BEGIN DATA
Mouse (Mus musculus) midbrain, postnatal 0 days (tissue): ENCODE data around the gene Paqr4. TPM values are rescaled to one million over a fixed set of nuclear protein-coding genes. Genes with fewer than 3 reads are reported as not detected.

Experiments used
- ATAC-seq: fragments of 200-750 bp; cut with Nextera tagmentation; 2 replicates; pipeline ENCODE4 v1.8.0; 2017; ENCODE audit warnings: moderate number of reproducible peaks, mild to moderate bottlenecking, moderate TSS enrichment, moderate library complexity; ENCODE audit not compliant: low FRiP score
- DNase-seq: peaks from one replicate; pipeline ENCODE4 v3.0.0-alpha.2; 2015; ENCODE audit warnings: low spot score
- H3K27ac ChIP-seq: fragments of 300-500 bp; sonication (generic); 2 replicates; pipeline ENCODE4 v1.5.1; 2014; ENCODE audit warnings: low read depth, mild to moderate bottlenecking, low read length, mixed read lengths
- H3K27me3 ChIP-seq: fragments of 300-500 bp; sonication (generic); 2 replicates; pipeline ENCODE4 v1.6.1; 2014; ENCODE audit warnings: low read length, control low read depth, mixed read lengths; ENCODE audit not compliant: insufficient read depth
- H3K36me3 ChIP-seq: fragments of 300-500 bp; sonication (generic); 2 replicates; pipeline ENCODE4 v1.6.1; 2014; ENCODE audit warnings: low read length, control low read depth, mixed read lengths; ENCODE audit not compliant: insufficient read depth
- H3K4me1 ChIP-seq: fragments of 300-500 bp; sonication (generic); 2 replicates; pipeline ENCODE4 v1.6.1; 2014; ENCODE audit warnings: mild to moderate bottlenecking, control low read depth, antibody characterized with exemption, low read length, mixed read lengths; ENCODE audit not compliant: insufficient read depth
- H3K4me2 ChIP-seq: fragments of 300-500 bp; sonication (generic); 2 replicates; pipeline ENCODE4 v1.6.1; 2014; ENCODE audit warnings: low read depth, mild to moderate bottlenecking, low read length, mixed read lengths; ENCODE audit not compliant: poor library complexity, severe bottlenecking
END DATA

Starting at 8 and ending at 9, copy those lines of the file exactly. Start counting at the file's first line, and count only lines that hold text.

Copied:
- H3K4me1 ChIP-seq: fragments of 300-500 bp; sonication (generic); 2 replicates; pipeline ENCODE4 v1.6.1; 2014; ENCODE audit warnings: mild to moderate bottlenecking, control low read depth, antibody characterized with exemption, low read length, mixed read lengths; ENCODE audit not compliant: insufficient read depth
- H3K4me2 ChIP-seq: fragments of 300-500 bp; sonication (generic); 2 replicates; pipeline ENCODE4 v1.6.1; 2014; ENCODE audit warnings: low read depth, mild to moderate bottlenecking, low read length, mixed read lengths; ENCODE audit not compliant: poor library complexity, severe bottlenecking